A few days ago Norwegians elected their new parliament. In this article Per Nortvedt of the University of Oslo, reflects on why these elections should have led to a different immigration policy.
Just and fair: care and the immigration crisis
By Per Nortvedt, University of Oslo
At the funeral of Emmanuel Levinas in 1995, Jacques Derrida gave a speech on the importance of welcoming the Other. He called this an “ethics of hospitality”, of including and respecting otherness, that is the other person in his or her diversity and individuality. The ongoing refugee crisis in Europe with Italy and Greece as gatekeepers for the “Selfish North” (Germany and Sweden as exceptions) pictures an ethics, not of hospitality, but of exclusion. The Norwegian election for the new parliament on September 11, showed us a nation, the so called happiest and second wealthiest on the globe, that showed no interest at all in the Syrian and North African refugee crisis . The only mantra that was uttered during the election campaign by the dominant political parties (social democrats and right wing parties) was the need for a strict and so called just asylum policy in the future to come.
Norway has become extremely rich, due to gas and oil production, contributing to the upcoming climate crisis that will create millions of refugees in the future. Almost no refugees are coming in to Norway these days, while Italy and Greece are packed with them. What is fair and just in such a situation? Should not the wealthy western nations which over the years have contributed immensely to the upcoming refugee crisis, destabilized Libya and Irak (which lead up to the Syrian war and the creation of IS), take their burden and welcome the poor and suffering people from other nations?
What would be a just care ethical policy in such a context of climate and migration? What would be a care ethical policy that includes concern for those far away who suffer most, and the concerns for our compatriots, including citizens that suffer, while also caring for future generations? This is an immense ethical challenge, but it has to be addressed, if we are to avoid future climate wars, genocides and exclusion of other nationals in the future. One could perhaps start with the suggestion from a minor leftist party in Norway, now getting one person elected to the parliament, of taking in 20000 refugees to Norway per year over the coming years.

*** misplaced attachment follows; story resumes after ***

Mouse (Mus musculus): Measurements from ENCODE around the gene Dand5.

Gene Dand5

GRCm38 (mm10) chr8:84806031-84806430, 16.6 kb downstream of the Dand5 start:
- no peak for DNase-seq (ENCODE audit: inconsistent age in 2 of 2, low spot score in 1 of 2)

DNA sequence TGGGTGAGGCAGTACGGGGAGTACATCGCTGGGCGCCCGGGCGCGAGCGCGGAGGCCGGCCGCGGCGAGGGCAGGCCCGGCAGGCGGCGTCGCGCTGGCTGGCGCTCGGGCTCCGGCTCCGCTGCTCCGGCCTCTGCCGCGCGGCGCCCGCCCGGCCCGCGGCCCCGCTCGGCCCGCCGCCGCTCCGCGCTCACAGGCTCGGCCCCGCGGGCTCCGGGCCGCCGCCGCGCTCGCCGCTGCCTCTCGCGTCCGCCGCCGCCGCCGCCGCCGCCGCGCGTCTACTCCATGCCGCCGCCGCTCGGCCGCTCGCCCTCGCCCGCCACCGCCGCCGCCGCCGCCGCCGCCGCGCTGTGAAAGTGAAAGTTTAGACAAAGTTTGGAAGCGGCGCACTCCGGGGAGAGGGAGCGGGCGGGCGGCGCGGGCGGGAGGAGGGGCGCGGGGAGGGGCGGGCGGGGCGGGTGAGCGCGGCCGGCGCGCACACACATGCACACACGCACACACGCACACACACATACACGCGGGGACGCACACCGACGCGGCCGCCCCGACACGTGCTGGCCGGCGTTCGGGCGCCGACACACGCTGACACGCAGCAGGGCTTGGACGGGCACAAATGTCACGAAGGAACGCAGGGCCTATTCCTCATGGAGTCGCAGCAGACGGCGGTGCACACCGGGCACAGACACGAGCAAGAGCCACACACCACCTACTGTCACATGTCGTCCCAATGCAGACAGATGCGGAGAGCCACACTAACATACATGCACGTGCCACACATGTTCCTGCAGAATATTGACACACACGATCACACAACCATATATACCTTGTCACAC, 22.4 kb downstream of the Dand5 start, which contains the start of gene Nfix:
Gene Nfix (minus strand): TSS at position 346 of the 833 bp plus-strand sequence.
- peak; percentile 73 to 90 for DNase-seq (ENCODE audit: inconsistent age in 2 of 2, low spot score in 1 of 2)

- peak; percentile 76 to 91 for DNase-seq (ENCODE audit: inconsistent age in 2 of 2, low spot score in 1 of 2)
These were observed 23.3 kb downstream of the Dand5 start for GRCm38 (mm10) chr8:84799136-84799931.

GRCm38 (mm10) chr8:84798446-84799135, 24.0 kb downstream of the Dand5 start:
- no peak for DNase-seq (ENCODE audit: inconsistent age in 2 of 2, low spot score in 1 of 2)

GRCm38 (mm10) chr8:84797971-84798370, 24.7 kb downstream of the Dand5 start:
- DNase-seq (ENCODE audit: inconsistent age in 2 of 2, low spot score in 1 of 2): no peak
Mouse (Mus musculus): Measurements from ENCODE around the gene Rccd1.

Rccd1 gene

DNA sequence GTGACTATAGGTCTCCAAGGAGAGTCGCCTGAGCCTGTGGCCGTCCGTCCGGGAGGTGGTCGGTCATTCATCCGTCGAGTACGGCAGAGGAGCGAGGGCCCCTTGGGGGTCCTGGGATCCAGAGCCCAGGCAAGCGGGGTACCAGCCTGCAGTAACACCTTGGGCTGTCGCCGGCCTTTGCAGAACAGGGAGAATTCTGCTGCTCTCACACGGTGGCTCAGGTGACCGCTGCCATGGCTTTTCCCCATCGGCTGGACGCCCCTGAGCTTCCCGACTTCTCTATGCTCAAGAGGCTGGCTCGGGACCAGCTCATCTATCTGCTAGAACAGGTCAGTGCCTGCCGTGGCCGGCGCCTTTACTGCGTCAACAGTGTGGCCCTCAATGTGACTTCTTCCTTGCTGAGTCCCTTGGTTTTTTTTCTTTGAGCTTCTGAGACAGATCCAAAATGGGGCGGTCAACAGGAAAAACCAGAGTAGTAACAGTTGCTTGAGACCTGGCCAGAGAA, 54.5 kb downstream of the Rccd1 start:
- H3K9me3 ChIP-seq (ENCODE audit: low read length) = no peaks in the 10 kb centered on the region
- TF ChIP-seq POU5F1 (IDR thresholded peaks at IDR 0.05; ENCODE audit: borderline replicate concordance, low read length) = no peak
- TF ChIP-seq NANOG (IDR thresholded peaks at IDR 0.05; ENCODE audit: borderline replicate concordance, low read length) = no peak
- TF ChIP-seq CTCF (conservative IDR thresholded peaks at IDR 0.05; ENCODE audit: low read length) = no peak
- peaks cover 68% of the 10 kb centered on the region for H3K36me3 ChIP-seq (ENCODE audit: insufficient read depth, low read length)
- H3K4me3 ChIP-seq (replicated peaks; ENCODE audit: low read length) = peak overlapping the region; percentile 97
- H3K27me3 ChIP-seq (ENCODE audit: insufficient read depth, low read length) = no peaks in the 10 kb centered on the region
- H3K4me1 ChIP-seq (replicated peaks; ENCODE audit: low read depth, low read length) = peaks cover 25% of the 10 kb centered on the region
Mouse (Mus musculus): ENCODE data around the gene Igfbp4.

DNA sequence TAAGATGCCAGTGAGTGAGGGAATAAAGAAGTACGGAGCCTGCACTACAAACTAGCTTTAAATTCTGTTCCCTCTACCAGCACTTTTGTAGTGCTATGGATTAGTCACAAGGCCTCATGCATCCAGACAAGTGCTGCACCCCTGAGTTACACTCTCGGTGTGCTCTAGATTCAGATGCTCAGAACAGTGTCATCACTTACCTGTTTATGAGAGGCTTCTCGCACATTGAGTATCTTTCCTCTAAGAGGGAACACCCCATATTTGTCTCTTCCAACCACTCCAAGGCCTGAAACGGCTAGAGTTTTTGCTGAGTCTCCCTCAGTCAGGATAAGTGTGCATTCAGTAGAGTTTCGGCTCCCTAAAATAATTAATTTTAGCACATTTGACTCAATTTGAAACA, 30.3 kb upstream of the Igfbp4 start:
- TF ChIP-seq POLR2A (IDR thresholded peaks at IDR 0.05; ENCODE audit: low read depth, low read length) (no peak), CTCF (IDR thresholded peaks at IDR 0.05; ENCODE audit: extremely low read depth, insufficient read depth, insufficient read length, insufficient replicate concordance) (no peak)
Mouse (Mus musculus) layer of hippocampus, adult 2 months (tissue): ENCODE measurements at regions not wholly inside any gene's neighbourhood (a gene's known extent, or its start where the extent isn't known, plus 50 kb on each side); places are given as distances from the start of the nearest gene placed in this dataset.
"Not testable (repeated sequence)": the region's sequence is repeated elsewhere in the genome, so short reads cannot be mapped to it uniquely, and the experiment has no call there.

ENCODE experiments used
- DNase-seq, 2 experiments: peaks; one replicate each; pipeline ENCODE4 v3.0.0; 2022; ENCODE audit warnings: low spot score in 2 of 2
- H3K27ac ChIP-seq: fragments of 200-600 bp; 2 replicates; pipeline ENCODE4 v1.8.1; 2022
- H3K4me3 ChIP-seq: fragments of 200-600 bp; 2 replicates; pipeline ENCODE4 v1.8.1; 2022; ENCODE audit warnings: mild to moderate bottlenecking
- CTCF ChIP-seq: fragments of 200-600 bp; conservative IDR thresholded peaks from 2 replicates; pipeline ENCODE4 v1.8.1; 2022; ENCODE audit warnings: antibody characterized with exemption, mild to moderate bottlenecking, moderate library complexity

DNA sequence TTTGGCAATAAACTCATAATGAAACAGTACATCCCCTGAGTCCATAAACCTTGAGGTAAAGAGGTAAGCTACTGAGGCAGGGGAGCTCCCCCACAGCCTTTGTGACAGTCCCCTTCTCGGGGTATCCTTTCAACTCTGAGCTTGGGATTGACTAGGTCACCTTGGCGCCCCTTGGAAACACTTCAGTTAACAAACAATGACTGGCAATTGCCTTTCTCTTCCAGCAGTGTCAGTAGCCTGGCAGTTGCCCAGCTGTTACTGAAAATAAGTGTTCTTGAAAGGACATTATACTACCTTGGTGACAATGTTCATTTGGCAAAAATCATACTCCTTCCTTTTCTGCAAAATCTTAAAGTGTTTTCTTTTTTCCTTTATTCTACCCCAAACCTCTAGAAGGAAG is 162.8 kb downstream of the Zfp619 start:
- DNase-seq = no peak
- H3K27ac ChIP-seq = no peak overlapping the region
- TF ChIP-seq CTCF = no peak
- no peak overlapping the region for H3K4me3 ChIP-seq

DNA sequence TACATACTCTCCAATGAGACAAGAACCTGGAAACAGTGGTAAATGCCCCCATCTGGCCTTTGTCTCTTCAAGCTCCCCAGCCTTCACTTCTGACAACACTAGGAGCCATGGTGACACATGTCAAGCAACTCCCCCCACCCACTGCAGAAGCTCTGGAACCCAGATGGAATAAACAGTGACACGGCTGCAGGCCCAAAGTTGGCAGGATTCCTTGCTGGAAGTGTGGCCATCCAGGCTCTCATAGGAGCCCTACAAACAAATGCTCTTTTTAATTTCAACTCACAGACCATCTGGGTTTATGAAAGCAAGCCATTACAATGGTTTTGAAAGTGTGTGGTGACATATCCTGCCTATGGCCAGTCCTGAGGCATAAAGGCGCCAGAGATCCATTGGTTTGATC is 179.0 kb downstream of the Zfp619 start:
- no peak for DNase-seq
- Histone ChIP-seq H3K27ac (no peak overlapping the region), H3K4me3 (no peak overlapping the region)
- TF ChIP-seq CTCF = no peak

Norway has the financial resources, the infrastructure – what is lacking is political will. We took responsibility with the Bosnian refugees in the 1990´s, we could do it again.
Succeeding in such a solidarity policy would be paying back some of our political and economical debt to the poor nations and their people. And it would set an example (a care ethical one) for future European policies and give us valuable experiences for future crisis that would else show biblical proportions
Against this political background, an ethics of care must sketch out what caring means on a global scale. Thus an ethics of hospitality and care comes to life.
Oslo September 13th, 2017
Per Nortvedt is professor in medical ethics, Center for medical ethics , University of Oslo
He studies into the foundation of ethics in nursing and medicine, including care ethics and ethics of proximity. Of particular interest is the relationship between moral sensitivity and clinical knowledge. His other main interest is to study value choices and dilemmas in clinical priorities in nursing and medicine. The question concerning partiality and impartiality in health care priorities is of particular interest in this regard. In addition he has an interest in the role of parents and family in deciding for children and noncompetent patients. This includes the role of advanced directives and proxy decisions in health care. Keyword here is shared decisionmaking. Recently he has also been working on the relationship between empathy and morality, an in particular the question of moral corruption and evil; when principles and empathy breaks down and professions become involved in evildoing.